Jane Gray reports from PTC’s Service Lifecycle Management Executive Exchange event in Nice
Technology vendor PTC brought its Service Lifecycle Management (SLM) technology portfolio to market in 2012 to complement its popular CAD and Product Lifecycle Management products and enable the growing trend for the ‘servitization’ of manufacturing.
Since its launch PTC SLM has become PTC’s fastest growing business unit and a gravitational centre for investment according to Lee Smith, executive vice president for PTCs SLM Segment, who kicked of the company’s Executive Exchange event taking place in Nice this week.
The morning has focusses on education and inspiration around the concept of advanced service provision and what it means for competitive differentiation in the manufacturing space.
Mr Smith’s introduction detailed the key drivers which are shaping PTC’s approach to SLM product development.
Briefly, these include:
- Software intensive products
Smith identified the issue of regulation as a key driver behind the need for more capable service management technologies, but also as a potential “headwind” in the adoption of service-based business models by more manufacturers since proliferating regulation in a globalised world can feasibly pose daunting complexity and risk to many.
He gave some insight however, into PTC’s response to handling regulation within its SLM technology portfolio, particularly focussing on regulations which require manufacturers to design-out mission critical but scarce materials.
Professor Tim Baines of Aston University, UK – a respected global authority on servitization trends – presented a popular keynote which detailed some of the practicalities and business considerations for manufacturers as they look grow their service revenues.
He cautioned companies not to be alarmed should they begin to see profit margins decline as a result of service growth. This is a common scenario says Baines, but one which tends to come in line with overall profit growth.
“Remember you are taking a smaller slice of a much bigger number,” he explained to delegates.
Prof Baines detailed the different levels of service provision present in the manufacturing sector today through basic, medium and advanced.
Most manufacturers today offer at least basic services he claimed, but advanced services offer the greatest potential for transforming competitiveness and profitability he elaborated.
Advanced services can be characterised as outcome-based contracts, usually made for a long term period and often involving pay-as-you-go payment models so that customers are only charged for a specified desired capability as and when they use it.
In order to make such services effective, Baines identifies that service providers must carefully interpret customer value and convert it into appropriate KPIs.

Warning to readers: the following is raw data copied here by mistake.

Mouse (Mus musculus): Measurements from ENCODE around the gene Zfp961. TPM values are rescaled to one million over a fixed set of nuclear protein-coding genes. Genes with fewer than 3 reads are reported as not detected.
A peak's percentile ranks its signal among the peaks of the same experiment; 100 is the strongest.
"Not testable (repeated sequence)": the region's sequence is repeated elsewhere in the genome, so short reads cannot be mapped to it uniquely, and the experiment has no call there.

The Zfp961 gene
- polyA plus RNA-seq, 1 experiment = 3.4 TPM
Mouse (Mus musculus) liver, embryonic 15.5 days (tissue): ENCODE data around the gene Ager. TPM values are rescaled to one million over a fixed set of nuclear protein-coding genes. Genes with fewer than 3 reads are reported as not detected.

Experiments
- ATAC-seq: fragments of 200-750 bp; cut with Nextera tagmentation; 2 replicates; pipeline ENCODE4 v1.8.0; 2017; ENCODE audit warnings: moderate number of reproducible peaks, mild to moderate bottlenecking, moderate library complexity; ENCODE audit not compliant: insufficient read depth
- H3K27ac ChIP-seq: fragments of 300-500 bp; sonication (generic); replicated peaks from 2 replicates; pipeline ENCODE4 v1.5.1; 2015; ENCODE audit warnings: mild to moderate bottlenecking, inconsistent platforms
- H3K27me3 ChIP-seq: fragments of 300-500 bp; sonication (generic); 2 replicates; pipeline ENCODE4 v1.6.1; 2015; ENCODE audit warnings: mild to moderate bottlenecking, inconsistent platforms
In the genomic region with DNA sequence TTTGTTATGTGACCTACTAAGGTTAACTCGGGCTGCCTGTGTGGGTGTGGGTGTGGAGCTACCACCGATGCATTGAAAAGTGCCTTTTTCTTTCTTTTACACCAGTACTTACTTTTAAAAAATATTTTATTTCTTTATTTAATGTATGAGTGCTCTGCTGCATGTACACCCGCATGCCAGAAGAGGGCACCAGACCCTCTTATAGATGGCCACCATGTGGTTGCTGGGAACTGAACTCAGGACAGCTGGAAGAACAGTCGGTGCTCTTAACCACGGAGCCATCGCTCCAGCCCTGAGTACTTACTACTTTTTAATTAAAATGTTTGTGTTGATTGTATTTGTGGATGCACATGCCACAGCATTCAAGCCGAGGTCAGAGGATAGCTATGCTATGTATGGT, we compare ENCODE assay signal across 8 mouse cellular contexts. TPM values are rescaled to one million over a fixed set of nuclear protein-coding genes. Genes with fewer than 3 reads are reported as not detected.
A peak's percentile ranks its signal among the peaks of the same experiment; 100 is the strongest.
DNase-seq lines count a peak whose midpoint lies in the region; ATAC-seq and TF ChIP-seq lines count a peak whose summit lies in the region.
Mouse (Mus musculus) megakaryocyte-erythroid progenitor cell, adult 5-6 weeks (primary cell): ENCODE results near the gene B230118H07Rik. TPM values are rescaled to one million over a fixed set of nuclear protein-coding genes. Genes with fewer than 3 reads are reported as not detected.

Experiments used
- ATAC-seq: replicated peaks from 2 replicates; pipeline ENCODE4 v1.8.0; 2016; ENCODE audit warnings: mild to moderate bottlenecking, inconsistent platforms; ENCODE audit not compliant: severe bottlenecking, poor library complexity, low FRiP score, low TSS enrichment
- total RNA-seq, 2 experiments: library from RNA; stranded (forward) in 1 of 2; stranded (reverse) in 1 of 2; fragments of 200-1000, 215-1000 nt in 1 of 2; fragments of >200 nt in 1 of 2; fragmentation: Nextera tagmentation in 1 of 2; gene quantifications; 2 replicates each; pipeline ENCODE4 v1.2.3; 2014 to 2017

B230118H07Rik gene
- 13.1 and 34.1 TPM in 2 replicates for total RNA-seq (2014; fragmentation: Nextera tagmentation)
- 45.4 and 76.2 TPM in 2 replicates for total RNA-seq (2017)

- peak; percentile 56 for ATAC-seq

Manufacturers cannot assume that the traditional KPIs of cost, quality and delivery – which have served industry well since the advent of mass production – will transfer to a service-based business model he said.
Leading into a PTC presentation on technology as an enabler of servitization, Baines warned that servitisation can only succeed where manufacturers have put appropriate systems and procedures in place to support their delivery.
Look out tomorrow for an exclusive TM interview with Prof Tim Baines including insight into his work with UK SMEs and the way in which servitization can alter OEM supply chain expectations.
The morning session wrapped up with insight into PTC’s technology support for servitization and a case study presentation from Dell which guided delegates through the technology and supply chain expert’s journey toward enabled service provision.
Internet of Things
The important role of the Internet of Things in enabling servitization has been a strong theme so far at this Executive Exchange event.
The idea of service provision as a means for increasing manufacturing revenues is not new.
The term was coined in the US in the 1980s according to Tim Baines, and the development of the concept has been matched by parallel research into Product Service Systems in Scandinavia he acknowledged.
However, with the advent of mobile technologies and affordable connectivity the scope of the concept has exploded.
Interest in the Internet of Things as a core tenet of future business and industry is reverberating across Europe as this event continues.
TM contributing editor Will Stirling tweeted from a press preparation day at the German technology exhibition Hanover Messe: “Prof Detlef Zuehlke #hannovermesse ‘Preparing for world where we’ve access to ANY data, ANY time, ANY device’”
Meanwhile, TM is preparing for debate over the uptake of connected industrial technologies and the UK’s readiness for an Industry 4.0-style revolution at its own Automate UK conference later this month.
A related hot topic at PTC’s European SLM gathering has been the firm’s recent acquisition of ThingWorx, a US SME with big ambitions in the connected technology space.
Speaking about this acquisition, PTC’s Smith said that it will be “disruptive for our industry”.
He claimed that ThingWorx would help PTC “capitalise on the Internet of Things,” and “put the ‘L’ in SLM” indicating a common missing link in asset operation between most product and service development methodologies.
Brian Lindauer, senior vice president SLM Solutions Strategy at PTC elaborated that ThingWorx would accelerate “application enablement” for customers with growing connected technology portfolios.
More detail on PTCs strategy for ThingWorx’ capability will be revealed at its global user conference in June this year.
More news from @PTC_SLM Executive Exchange coming soon. Also watch out for live tweets from the event from @janefagray.
Presentations this PM include a case study from defence company Selex ES. The session will be delivered by UK-based Andrew Grant, MIS manager, support and services solutions.